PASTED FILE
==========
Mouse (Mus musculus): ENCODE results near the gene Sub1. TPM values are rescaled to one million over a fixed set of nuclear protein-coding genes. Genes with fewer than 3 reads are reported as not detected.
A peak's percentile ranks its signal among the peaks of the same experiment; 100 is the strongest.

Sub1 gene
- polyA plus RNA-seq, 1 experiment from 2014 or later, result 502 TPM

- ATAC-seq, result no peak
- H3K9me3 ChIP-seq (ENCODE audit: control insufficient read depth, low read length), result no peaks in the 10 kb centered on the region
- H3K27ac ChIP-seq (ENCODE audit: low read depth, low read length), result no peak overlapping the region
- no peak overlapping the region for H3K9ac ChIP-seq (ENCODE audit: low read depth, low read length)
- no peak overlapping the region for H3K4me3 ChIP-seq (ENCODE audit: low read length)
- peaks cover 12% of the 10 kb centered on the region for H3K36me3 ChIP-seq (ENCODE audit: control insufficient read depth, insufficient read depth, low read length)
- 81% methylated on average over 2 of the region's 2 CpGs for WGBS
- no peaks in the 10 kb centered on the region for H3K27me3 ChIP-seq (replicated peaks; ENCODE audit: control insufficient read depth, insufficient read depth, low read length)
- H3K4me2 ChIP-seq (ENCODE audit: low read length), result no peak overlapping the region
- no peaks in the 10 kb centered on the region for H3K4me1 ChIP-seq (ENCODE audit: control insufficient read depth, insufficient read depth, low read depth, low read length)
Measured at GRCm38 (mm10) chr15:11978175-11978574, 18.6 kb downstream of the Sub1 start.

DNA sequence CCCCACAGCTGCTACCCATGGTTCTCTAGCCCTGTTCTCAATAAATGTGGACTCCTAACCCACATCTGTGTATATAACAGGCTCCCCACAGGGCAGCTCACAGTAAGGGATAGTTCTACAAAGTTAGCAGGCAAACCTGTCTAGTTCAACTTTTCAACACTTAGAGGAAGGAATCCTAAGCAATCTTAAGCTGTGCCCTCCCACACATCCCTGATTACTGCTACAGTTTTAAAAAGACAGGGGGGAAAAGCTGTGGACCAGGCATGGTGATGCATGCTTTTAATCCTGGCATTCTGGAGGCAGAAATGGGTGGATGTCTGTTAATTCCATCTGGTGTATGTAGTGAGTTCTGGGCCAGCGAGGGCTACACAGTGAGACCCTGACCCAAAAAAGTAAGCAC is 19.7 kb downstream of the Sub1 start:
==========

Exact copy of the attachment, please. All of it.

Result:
Mouse (Mus musculus): ENCODE results near the gene Sub1. TPM values are rescaled to one million over a fixed set of nuclear protein-coding genes. Genes with fewer than 3 reads are reported as not detected.
A peak's percentile ranks its signal among the peaks of the same experiment; 100 is the strongest.

Sub1 gene
- polyA plus RNA-seq, 1 experiment from 2014 or later, result 502 TPM

- ATAC-seq, result no peak
- H3K9me3 ChIP-seq (ENCODE audit: control insufficient read depth, low read length), result no peaks in the 10 kb centered on the region
- H3K27ac ChIP-seq (ENCODE audit: low read depth, low read length), result no peak overlapping the region
- no peak overlapping the region for H3K9ac ChIP-seq (ENCODE audit: low read depth, low read length)
- no peak overlapping the region for H3K4me3 ChIP-seq (ENCODE audit: low read length)
- peaks cover 12% of the 10 kb centered on the region for H3K36me3 ChIP-seq (ENCODE audit: control insufficient read depth, insufficient read depth, low read length)
- 81% methylated on average over 2 of the region's 2 CpGs for WGBS
- no peaks in the 10 kb centered on the region for H3K27me3 ChIP-seq (replicated peaks; ENCODE audit: control insufficient read depth, insufficient read depth, low read length)
- H3K4me2 ChIP-seq (ENCODE audit: low read length), result no peak overlapping the region
- no peaks in the 10 kb centered on the region for H3K4me1 ChIP-seq (ENCODE audit: control insufficient read depth, insufficient read depth, low read depth, low read length)
Measured at GRCm38 (mm10) chr15:11978175-11978574, 18.6 kb downstream of the Sub1 start.

DNA sequence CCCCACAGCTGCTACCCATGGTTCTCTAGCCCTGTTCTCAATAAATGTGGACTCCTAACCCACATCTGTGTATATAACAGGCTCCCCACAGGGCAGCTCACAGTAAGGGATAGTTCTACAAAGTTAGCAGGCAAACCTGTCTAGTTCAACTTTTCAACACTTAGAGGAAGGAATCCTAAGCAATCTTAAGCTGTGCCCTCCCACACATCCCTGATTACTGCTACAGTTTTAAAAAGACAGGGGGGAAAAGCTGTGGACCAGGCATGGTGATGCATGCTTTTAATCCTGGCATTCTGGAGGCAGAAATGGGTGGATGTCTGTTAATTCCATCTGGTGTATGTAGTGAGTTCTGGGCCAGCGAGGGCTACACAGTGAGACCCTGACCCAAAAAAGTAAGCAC is 19.7 kb downstream of the Sub1 start: